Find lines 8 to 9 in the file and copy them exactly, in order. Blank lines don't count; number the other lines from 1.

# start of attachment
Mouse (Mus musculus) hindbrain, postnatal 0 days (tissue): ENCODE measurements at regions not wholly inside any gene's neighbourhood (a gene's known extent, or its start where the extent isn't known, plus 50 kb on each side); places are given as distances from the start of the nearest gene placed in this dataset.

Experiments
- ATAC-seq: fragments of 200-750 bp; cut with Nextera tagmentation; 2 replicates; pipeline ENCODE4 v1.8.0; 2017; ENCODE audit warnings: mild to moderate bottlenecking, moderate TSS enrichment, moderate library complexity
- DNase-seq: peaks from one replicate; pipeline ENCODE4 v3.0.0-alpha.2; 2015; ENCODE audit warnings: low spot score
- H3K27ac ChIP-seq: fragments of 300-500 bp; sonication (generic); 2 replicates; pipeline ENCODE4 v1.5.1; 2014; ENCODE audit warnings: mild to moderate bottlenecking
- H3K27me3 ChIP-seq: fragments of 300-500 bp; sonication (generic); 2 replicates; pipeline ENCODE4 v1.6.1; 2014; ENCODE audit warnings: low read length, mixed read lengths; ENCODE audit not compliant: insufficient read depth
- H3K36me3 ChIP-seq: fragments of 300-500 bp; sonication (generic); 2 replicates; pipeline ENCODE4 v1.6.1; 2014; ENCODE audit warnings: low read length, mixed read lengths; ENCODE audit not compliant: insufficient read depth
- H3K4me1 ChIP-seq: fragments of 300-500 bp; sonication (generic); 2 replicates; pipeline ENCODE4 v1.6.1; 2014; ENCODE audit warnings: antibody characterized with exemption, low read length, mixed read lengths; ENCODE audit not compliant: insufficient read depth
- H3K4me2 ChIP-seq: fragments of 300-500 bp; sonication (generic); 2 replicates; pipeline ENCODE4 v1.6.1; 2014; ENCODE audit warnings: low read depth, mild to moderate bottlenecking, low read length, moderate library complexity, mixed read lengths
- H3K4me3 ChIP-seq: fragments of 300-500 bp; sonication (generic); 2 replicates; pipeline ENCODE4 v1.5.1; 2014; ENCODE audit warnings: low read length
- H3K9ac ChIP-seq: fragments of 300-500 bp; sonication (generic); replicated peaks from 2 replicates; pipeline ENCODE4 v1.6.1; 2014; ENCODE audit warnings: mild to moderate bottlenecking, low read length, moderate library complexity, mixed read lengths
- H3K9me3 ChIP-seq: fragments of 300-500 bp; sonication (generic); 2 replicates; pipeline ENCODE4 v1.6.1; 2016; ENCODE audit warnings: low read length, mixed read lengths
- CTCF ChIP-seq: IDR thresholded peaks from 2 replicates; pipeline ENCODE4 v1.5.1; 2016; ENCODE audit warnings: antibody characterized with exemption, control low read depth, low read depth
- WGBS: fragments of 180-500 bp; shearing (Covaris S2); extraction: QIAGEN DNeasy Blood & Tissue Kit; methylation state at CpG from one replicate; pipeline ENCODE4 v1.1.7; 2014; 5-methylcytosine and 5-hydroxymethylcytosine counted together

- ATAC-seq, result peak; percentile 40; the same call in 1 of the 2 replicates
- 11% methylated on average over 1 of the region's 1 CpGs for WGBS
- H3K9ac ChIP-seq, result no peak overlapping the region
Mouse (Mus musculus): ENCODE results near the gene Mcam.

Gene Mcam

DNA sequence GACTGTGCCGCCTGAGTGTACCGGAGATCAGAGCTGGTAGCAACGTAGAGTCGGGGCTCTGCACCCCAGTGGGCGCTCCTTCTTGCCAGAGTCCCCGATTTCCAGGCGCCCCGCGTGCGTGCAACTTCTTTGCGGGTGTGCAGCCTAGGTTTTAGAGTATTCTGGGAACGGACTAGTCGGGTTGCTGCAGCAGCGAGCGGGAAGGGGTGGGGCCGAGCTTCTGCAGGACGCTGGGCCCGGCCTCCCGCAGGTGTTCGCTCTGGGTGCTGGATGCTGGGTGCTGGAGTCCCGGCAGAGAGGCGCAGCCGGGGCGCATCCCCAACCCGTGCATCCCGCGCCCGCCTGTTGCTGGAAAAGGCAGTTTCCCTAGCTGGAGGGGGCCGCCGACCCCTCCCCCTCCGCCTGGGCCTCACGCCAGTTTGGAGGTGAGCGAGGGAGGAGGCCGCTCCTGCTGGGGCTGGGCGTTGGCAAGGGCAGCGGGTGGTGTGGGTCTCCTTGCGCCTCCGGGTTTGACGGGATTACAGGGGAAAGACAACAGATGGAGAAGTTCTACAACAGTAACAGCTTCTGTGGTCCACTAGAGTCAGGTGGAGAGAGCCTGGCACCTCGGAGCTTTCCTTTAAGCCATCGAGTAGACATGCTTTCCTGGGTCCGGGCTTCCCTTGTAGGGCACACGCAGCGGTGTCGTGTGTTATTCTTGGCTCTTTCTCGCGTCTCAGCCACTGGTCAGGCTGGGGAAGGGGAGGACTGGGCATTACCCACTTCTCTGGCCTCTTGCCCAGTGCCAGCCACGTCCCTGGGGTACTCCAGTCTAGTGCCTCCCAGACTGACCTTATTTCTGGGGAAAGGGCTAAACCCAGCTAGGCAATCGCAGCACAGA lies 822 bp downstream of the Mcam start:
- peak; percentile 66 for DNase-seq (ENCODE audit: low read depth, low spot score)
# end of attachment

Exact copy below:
- H3K4me1 ChIP-seq: fragments of 300-500 bp; sonication (generic); 2 replicates; pipeline ENCODE4 v1.6.1; 2014; ENCODE audit warnings: antibody characterized with exemption, low read length, mixed read lengths; ENCODE audit not compliant: insufficient read depth
- H3K4me2 ChIP-seq: fragments of 300-500 bp; sonication (generic); 2 replicates; pipeline ENCODE4 v1.6.1; 2014; ENCODE audit warnings: low read depth, mild to moderate bottlenecking, low read length, moderate library complexity, mixed read lengths